(Reuters) - On a fateful day in 2010, Philippe Selendy and Manisha Sheth of Quinn Emanuel Urquhart & Sullivan took the train to Washington, D.C., to pitch officials at the Federal Housing Finance Agency on a radical proposal: FHFA should hire Quinn Emanuel to sue the banks that sold toxic mortgage-backed securities to Fannie Mae and Freddie Mac, FHFA’s wards. The firm already had MBS expertise, thanks to partner Peter Calamari’s groundbreaking litigation for the insurer MBIA, and Quinn partner Shon Morgan was already advising Fannie on potential claims.
Selendy and Sheth laid out a grand vision in which Quinn Emanuel would use federal securities laws and the statute that created FHFA to go after the entire MBS industry in federal court. The banks would hire an army of lawyers to fight the suits, they told FHFA officials, but Quinn Emanuel pledged to match it.
“That was our goal, to level the playing field,” Selendy said in an interview Thursday.
This story, of course, has an ecstatic ending for FHFA. Quinn Emanuel (and conflicts counsel from Kasowitz Benson Torres) filed 18 suits for FHFA in 2011. As expected, the banks put up a ferocious defense, hiring a collection of prestigious securities lawyers to challenge FHFA on issues ranging from the timeliness of its filings to its loan-by-loan evidence of misconduct. Quinn and FHFA nevertheless won just about every skirmish, whether it was a discovery dispute, a bench trial or a petition for Supreme Court review.
As of Wednesday, when FHFA announced a $5.5 billion settlement with the Royal Bank of Scotland, the agency’s total recovery from MBS suits is more than $25 billion. The only remaining piece of the litigation is Nomura’s appeal of a post-trial judgment against the bank – and Reuters reported last November that FHFA seems poised to win that as well.
Quinn Emanuel did just fine, too. The firm worked on an hourly basis for FHFA, at what Selendy said was a discounted rate. He estimated that over the six years of the litigation, Quinn lawyers worked upward of 100,000 hours. As of late 2015, Quinn and Kasowitz had been paid $406.7 million, according to reporting by my Reuters colleague Nate Raymond. Selendy told me Thursday that the firms’ total amounts to less than 2 percent of FHFA’s recovery, but that’s $500 million.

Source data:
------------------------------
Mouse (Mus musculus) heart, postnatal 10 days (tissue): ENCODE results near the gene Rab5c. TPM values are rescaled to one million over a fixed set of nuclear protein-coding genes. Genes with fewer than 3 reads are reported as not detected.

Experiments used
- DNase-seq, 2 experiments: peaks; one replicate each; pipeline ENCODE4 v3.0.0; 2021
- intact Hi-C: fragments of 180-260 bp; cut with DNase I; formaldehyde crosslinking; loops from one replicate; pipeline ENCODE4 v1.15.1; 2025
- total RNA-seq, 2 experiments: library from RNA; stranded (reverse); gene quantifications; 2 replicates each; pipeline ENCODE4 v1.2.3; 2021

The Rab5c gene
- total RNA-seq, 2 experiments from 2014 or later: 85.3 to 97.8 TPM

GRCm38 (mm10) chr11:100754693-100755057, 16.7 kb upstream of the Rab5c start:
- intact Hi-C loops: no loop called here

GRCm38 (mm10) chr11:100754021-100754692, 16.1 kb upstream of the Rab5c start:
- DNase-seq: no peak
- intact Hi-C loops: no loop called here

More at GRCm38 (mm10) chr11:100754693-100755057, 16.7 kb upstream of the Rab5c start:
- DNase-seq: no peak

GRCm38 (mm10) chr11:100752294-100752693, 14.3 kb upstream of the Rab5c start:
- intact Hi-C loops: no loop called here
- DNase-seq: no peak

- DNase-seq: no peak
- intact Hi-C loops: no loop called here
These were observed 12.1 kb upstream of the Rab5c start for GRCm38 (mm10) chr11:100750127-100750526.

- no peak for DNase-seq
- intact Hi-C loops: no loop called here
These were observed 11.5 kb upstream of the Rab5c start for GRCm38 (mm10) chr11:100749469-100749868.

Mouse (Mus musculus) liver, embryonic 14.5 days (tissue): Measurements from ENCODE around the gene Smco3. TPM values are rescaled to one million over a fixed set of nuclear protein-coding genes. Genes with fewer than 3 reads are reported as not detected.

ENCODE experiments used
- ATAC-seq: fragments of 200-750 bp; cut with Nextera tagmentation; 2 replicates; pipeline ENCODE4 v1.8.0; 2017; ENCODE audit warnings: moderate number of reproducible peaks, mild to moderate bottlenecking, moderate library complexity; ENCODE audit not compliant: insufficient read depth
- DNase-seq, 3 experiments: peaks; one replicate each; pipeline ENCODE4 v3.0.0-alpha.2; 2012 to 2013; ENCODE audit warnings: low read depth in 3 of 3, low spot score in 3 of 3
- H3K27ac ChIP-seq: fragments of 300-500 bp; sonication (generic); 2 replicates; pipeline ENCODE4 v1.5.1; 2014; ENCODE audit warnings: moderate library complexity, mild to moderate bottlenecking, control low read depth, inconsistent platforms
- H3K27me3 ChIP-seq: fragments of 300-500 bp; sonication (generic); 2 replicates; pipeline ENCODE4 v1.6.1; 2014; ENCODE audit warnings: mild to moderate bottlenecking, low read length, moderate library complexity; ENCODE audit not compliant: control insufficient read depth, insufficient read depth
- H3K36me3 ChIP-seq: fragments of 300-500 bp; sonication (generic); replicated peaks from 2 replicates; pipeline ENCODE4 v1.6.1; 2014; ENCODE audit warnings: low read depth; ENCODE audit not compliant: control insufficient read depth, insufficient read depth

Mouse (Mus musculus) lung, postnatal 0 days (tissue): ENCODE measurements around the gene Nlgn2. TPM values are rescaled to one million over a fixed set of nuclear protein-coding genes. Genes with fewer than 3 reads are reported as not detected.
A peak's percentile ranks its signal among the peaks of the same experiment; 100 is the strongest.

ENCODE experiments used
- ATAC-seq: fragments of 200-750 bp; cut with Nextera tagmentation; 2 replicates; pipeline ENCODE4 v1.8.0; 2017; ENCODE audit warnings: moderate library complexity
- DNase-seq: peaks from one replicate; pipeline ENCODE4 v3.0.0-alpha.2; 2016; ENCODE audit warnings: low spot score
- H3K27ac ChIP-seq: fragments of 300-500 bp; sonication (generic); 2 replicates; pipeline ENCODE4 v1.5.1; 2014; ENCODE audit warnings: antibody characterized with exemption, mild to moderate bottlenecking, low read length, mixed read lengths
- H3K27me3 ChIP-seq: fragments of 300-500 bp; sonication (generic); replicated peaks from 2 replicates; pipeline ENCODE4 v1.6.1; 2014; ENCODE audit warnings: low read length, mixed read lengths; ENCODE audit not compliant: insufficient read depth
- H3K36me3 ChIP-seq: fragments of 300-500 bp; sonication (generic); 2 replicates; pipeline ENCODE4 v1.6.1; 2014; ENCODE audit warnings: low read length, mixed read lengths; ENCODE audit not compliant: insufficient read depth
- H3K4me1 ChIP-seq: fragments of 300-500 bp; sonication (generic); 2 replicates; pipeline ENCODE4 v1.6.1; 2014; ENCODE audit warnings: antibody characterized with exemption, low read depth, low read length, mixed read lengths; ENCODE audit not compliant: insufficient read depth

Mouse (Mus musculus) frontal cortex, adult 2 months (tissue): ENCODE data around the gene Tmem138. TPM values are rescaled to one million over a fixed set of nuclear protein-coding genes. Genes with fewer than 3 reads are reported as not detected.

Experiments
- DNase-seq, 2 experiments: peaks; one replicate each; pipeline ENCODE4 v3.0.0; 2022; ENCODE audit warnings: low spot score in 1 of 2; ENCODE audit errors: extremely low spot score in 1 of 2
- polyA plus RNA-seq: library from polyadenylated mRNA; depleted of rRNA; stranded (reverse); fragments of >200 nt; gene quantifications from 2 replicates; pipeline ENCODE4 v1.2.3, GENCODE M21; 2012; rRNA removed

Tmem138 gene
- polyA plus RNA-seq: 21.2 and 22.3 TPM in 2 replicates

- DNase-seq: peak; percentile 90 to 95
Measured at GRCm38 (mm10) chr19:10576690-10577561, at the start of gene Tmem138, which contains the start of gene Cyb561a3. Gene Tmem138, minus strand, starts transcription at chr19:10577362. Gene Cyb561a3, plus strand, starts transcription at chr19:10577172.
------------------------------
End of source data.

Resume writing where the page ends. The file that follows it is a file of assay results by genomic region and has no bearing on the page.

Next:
As Selendy reflected on the six-year litigation in our interview, he emphasized that FHFA’s partnership with Quinn Emanuel doesn’t have to be a unique success for the federal government. He and his firm want other federal agencies (and state attorneys general) to learn from FHFA’s example that the government can leverage private lawyers’ expertise for the benefit of taxpayers.
“My hope is that the success of these cases will help spur” similar deals, Selendy said. “When there are cases when private counsel have perfected methods, it’s important for public agencies to consider that.” In particular, he said, the government should rely on private lawyers to take on cases involving “industries that are extremely well defended,” such as energy companies. But even in one-off cases, he said, federal agencies can replicate the FHFA model.
It’s important to remember that FHFA brought its civil suits against MBS issuers long before the Justice Department and the Securities and Exchange Commission went after the banks. FHFA and its law firms also pursued a different strategy than the rest of the federal government, reevaluating millions of underlying mortgage loans to show the entire MBS system was rotten. The agency and its lawyers had already won billions of dollars in settlements by the time the rest of the federal government reached its first MBS deal.
The federal government worked with private lawyers in at least two notable cases before Quinn Emanuel’s FHFA arrangement. In the early 1990s, the Federal Deposit Insurance Corporation hired David Boies, then at Cravath Swaine & Moore, to pursue claims stemming from the savings-and-loan crisis. The Justice Department subsequently brought Boies back into service for its antitrust litigation against Microsoft. State AGs frequently call upon private firms to handle novel or complex cases. The most famous example is their litigation in the 1990s against tobacco companies. Many states are now counting on private firms in litigation against pharmaceutical companies they blame for widespread opioid addiction.
After FHFA brought in Quinn and Kasowitz, the National Credit Union Administration hired private firms to prosecute its MBS claims on behalf of failed credit unions. Unlike the FHFA’s firms, NCUA counsel from Kellogg Huber Hansen Todd Evans & Figel and Korein Tillery worked on a contingency basis. By October 2016, they had earned more than a $1 billion in fees, 23.4 percent of NCUA’s recovery of $4.5 billion.
Had Quinn Emanuel and Kasowitz worked on the same terms for FHFA, they would have earned $5.8 billion. But Selendy, who credited FHFA general counsel Alfred Pollard and deputy GC Stephen Hart for their pragmatism, said he has no regrets about his firm’s hourly billing arrangement with FHFA. His priority, he said, was that the government stood behind Quinn’s full-bore litigation strategy. The end result, he said, proves that the government received excellent value for the cost of using private firms – a message he said Quinn is very interested in sending to other agencies.
“This has been an honor,” Selendy said. “It’s a rare opportunity in the lifetime of a lawyer to combine private practice with public good.”
The trick now for Selendy and Quinn is to make those opportunities a bit less rare.